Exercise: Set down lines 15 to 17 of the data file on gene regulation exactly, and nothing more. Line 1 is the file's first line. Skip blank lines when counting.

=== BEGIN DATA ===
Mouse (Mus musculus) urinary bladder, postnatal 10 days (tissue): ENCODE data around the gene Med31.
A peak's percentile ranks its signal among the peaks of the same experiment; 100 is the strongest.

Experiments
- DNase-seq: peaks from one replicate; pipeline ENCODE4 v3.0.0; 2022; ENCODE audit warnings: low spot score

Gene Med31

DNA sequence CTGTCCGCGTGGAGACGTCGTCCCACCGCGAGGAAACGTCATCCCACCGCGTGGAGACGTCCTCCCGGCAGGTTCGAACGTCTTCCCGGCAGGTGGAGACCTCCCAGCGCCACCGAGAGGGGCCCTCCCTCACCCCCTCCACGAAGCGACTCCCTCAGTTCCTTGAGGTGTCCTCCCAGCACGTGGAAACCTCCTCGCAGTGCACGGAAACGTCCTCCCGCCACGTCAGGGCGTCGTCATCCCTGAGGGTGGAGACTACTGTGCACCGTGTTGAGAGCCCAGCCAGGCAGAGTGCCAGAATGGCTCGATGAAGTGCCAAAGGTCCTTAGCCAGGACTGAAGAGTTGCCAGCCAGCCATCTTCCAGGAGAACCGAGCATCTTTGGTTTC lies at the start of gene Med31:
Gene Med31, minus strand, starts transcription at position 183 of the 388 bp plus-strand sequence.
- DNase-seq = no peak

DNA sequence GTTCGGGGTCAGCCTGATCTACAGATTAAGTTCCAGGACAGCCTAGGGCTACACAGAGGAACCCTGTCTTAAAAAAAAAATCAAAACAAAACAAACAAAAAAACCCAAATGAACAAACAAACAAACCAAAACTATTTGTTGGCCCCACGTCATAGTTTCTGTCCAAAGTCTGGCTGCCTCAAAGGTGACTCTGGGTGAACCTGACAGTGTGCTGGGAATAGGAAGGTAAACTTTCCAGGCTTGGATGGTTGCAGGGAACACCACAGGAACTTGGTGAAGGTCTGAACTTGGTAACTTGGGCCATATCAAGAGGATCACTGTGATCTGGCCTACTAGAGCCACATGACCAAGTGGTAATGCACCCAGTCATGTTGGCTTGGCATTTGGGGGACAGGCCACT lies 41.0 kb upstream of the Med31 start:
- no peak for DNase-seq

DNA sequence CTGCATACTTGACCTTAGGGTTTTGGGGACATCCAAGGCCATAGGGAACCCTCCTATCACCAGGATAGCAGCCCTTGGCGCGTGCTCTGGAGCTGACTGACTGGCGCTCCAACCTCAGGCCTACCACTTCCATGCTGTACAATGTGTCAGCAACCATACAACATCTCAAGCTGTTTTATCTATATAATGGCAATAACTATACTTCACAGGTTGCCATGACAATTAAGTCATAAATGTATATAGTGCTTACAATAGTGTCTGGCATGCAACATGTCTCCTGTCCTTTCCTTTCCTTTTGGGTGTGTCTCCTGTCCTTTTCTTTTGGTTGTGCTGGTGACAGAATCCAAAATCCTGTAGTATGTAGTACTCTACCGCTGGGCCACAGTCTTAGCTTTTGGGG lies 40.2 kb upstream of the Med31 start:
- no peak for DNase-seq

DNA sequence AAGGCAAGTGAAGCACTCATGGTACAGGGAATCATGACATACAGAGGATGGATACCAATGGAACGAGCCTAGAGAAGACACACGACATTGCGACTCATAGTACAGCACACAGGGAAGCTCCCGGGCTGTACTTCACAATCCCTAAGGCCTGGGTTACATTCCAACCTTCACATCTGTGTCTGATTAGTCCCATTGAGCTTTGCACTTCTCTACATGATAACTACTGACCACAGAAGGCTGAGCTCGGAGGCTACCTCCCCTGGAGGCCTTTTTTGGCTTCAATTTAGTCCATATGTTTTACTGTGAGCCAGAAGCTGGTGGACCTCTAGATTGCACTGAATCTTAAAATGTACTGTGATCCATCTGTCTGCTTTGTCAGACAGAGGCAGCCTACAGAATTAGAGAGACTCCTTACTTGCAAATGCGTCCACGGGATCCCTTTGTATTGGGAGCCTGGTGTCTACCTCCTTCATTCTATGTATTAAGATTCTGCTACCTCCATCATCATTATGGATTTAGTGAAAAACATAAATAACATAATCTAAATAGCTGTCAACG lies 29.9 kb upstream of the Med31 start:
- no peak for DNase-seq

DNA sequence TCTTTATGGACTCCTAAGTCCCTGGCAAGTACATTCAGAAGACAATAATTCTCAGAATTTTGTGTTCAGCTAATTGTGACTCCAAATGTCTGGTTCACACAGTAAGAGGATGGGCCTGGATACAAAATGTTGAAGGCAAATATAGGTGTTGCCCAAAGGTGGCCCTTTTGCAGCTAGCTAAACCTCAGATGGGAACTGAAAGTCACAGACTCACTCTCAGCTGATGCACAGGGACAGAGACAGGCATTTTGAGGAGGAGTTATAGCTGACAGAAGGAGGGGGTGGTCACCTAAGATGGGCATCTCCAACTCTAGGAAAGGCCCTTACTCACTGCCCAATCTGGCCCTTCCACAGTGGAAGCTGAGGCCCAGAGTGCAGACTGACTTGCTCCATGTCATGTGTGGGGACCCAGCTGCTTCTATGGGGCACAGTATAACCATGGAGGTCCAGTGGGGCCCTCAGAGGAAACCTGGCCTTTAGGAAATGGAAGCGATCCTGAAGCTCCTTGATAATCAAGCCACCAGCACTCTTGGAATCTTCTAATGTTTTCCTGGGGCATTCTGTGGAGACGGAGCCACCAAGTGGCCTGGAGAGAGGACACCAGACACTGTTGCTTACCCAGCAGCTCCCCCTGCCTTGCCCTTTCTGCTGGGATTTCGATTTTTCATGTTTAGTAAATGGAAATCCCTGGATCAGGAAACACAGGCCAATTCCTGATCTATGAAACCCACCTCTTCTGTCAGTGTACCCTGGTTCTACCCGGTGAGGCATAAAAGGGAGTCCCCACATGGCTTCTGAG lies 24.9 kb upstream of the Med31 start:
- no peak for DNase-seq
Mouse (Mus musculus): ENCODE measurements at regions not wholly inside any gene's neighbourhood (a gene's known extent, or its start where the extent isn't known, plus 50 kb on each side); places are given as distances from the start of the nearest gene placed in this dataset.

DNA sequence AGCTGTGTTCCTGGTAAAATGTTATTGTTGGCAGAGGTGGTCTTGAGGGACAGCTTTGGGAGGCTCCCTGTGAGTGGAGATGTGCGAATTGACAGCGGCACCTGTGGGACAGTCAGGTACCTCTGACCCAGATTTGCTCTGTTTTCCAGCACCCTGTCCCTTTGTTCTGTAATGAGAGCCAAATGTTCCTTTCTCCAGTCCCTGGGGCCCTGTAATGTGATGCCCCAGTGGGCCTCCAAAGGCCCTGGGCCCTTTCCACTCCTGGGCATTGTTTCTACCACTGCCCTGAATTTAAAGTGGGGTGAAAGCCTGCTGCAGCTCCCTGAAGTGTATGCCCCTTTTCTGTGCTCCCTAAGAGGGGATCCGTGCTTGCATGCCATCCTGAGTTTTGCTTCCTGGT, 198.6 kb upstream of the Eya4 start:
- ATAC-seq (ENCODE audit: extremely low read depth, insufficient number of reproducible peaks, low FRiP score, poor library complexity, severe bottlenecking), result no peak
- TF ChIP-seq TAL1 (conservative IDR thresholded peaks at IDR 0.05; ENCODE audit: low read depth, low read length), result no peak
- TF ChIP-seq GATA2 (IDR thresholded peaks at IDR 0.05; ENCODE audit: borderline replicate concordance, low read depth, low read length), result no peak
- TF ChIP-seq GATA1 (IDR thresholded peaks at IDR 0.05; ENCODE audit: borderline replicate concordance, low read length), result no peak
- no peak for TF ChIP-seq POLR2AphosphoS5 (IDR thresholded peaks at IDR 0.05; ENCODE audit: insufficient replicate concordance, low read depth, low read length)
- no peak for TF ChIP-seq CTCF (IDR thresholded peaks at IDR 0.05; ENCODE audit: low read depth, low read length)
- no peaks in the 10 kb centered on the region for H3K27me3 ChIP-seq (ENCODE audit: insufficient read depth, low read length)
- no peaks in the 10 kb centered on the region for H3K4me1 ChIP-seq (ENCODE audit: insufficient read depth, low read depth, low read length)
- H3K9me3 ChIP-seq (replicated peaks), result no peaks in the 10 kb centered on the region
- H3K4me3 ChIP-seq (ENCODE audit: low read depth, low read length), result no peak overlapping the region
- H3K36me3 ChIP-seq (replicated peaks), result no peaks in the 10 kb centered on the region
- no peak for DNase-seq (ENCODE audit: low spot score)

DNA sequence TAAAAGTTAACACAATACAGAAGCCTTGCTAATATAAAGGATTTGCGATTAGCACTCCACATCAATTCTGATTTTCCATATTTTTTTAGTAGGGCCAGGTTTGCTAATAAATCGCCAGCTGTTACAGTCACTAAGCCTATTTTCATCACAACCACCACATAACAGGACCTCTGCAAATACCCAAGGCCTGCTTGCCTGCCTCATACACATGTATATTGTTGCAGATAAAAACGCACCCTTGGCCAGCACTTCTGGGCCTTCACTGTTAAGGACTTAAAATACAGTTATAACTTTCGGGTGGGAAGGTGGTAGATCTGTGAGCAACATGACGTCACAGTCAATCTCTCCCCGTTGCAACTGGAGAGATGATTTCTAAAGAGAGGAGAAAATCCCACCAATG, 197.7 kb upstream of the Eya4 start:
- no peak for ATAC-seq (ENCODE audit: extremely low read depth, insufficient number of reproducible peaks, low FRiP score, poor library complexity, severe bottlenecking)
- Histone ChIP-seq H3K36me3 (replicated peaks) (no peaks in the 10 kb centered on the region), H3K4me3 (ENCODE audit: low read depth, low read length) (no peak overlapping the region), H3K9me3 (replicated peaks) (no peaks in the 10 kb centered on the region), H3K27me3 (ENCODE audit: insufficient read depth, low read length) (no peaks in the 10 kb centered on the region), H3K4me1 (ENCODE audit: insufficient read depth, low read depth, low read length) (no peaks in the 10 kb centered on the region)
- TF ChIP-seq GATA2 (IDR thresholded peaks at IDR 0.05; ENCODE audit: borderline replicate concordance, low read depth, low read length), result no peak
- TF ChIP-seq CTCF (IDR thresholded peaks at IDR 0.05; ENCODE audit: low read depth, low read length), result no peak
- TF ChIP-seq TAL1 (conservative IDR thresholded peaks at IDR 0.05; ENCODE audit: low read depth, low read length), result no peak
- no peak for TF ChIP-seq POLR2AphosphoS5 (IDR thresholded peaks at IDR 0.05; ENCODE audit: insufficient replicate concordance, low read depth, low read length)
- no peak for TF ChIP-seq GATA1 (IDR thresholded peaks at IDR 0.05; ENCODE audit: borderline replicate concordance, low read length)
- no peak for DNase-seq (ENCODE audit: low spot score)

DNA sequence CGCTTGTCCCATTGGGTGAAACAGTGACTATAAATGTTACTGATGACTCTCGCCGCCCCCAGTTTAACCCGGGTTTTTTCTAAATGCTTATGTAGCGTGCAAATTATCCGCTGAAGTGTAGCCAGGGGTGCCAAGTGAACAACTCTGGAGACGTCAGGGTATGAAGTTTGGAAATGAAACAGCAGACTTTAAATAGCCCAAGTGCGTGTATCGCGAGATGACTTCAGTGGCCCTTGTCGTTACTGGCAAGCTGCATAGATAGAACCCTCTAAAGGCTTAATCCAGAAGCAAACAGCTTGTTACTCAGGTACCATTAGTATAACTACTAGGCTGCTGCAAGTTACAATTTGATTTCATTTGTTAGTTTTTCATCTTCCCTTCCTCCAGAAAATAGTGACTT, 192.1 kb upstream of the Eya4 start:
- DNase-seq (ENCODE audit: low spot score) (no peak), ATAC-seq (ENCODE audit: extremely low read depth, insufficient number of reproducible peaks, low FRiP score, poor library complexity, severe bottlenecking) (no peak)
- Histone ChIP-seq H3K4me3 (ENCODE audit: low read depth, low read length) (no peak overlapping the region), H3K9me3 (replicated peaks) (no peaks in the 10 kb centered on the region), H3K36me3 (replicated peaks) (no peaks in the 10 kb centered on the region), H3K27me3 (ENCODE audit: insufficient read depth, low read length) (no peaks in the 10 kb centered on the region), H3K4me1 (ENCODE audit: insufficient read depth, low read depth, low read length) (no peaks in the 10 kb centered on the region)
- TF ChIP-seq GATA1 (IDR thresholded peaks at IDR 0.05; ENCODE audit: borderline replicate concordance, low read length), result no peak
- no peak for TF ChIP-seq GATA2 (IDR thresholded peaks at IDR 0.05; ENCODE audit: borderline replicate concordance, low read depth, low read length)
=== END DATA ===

DNA sequence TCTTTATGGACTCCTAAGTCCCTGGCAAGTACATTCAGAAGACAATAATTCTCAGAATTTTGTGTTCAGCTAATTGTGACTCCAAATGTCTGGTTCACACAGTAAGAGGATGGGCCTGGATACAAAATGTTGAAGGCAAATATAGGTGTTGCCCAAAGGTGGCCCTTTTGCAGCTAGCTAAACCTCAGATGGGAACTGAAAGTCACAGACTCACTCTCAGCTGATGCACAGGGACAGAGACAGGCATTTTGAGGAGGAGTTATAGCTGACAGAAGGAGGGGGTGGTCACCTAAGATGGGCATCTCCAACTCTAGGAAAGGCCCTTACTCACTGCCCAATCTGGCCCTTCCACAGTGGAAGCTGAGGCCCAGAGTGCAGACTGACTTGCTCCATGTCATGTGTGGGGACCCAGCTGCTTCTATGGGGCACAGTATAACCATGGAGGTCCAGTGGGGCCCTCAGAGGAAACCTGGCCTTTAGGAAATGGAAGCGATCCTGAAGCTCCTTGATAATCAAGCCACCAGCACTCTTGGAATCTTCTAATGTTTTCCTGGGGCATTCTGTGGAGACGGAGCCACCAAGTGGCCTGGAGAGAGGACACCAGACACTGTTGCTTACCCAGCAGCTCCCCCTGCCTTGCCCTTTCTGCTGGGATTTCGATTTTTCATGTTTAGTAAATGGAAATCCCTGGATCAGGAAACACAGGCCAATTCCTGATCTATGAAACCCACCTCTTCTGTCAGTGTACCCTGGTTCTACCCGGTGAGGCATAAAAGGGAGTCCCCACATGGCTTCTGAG lies 24.9 kb upstream of the Med31 start:
- no peak for DNase-seq
Mouse (Mus musculus): ENCODE measurements at regions not wholly inside any gene's neighbourhood (a gene's known extent, or its start where the extent isn't known, plus 50 kb on each side); places are given as distances from the start of the nearest gene placed in this dataset.